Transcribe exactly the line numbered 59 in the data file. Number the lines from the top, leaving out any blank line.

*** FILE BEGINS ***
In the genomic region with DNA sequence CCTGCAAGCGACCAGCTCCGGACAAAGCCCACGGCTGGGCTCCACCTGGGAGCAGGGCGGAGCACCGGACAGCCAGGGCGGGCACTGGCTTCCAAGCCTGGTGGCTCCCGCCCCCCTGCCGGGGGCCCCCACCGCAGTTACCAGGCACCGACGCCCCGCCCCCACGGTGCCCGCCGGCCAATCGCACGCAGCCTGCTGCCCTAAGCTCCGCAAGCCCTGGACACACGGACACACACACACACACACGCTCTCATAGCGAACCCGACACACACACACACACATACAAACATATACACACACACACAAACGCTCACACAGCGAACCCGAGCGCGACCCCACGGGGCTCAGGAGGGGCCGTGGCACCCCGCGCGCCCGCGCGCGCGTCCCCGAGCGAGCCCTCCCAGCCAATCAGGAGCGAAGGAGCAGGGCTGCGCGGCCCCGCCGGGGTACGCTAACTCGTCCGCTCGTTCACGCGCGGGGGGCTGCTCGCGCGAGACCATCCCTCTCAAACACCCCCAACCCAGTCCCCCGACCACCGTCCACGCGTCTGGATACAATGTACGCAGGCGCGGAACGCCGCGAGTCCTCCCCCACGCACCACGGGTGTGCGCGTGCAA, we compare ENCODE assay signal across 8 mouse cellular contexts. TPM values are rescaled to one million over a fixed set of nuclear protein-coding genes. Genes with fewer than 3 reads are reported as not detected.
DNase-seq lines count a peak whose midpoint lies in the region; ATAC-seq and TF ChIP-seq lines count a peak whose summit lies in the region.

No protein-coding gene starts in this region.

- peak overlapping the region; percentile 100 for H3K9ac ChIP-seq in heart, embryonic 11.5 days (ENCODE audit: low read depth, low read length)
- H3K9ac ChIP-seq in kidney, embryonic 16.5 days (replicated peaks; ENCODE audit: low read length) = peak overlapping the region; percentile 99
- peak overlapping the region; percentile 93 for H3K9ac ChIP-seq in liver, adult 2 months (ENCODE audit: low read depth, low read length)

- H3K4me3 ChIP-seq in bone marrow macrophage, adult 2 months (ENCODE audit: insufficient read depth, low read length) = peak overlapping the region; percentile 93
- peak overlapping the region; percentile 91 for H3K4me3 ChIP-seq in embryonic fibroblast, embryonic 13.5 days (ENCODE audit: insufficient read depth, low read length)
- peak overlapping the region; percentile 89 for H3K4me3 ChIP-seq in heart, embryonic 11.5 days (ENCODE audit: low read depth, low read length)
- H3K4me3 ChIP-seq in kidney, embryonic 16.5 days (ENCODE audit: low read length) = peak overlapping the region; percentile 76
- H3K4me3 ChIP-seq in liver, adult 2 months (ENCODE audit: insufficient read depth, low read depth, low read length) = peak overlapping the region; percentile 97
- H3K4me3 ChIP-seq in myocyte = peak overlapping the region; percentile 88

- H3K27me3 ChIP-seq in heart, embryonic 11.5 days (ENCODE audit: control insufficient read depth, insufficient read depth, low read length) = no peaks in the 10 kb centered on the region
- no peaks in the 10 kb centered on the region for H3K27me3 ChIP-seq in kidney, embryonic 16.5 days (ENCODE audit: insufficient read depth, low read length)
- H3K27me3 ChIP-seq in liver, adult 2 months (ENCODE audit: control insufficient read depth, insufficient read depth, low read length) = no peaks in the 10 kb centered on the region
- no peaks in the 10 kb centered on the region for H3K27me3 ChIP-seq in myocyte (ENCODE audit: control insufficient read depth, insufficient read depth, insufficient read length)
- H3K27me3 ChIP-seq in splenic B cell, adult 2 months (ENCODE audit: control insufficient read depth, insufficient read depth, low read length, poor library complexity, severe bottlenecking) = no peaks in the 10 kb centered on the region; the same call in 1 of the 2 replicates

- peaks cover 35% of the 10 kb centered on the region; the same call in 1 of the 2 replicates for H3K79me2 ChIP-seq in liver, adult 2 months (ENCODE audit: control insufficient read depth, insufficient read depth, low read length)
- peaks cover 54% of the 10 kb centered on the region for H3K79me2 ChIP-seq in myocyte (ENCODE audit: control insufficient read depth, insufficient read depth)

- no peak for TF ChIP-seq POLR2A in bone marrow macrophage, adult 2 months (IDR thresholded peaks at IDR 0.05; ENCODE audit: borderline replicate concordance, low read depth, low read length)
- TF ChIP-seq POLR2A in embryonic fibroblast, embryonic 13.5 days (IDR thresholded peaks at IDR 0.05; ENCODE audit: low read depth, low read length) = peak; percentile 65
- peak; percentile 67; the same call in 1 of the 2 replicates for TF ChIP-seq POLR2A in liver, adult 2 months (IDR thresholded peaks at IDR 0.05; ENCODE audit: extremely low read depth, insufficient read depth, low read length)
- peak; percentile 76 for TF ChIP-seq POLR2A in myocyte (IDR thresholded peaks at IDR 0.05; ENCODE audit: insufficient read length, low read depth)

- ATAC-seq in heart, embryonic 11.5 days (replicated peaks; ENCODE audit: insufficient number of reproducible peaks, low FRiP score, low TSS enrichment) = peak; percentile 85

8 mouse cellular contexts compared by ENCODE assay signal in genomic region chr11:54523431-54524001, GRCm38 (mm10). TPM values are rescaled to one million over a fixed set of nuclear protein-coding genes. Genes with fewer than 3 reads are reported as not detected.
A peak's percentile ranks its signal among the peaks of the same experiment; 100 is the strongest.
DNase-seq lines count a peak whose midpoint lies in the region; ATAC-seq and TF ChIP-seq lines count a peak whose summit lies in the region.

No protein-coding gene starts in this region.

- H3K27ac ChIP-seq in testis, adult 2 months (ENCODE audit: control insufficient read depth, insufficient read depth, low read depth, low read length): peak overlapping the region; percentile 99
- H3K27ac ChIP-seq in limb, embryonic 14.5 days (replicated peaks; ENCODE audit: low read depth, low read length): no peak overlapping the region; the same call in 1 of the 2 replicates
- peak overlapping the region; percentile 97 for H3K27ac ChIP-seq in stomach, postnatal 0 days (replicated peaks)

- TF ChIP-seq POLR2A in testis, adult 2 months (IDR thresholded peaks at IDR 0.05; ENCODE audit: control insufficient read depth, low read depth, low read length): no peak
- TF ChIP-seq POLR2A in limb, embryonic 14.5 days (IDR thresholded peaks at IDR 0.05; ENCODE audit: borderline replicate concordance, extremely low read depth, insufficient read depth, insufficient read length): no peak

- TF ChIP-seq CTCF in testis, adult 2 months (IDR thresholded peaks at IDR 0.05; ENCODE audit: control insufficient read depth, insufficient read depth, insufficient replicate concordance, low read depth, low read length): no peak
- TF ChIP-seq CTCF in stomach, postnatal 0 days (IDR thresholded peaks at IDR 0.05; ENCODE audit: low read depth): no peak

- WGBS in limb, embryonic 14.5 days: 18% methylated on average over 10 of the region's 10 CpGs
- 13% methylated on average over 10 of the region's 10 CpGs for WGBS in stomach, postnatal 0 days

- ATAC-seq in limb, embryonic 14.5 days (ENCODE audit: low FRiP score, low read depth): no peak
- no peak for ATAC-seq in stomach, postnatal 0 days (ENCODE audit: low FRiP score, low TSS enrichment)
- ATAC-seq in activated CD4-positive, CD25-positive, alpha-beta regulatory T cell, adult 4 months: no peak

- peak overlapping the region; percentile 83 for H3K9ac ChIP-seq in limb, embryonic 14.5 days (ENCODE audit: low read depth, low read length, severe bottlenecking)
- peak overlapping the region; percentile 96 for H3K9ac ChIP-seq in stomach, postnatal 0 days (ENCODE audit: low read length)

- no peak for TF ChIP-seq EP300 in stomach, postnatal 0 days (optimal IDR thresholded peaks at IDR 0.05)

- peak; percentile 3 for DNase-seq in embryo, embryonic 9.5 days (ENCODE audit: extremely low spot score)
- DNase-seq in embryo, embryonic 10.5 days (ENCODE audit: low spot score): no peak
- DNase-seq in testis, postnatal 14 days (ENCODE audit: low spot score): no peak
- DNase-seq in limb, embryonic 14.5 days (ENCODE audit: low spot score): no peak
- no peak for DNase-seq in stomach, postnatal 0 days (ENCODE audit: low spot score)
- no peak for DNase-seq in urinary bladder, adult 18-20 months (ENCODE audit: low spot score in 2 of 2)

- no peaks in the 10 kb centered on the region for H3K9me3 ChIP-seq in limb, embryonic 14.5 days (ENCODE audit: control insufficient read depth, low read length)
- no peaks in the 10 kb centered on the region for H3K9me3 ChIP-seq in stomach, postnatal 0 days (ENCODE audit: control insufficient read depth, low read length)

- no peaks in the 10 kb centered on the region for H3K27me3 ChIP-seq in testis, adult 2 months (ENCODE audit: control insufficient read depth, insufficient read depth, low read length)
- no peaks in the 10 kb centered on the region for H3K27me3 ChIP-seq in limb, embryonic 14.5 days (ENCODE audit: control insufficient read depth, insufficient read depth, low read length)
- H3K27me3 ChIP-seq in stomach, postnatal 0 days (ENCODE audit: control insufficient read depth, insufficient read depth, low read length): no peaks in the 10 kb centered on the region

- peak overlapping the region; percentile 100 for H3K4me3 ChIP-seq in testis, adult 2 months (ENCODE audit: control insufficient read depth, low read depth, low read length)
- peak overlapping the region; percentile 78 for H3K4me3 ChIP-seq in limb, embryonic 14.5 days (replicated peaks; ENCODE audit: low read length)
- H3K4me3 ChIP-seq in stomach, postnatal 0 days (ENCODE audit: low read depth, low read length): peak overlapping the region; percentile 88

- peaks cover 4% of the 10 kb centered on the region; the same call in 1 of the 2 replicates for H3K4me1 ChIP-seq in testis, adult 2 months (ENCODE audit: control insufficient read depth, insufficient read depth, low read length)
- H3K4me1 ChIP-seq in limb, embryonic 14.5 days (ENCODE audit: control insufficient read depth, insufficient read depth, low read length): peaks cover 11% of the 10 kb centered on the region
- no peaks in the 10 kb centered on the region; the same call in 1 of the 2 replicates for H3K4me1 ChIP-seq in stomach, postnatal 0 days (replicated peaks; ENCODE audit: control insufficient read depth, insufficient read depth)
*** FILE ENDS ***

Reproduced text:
- H3K4me1 ChIP-seq in limb, embryonic 14.5 days (ENCODE audit: control insufficient read depth, insufficient read depth, low read length): peaks cover 11% of the 10 kb centered on the region